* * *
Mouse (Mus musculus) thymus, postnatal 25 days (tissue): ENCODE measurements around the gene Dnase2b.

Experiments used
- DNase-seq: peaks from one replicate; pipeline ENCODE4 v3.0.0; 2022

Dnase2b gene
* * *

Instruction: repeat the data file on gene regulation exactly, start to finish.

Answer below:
Mouse (Mus musculus) thymus, postnatal 25 days (tissue): ENCODE measurements around the gene Dnase2b.

Experiments used
- DNase-seq: peaks from one replicate; pipeline ENCODE4 v3.0.0; 2022

Dnase2b gene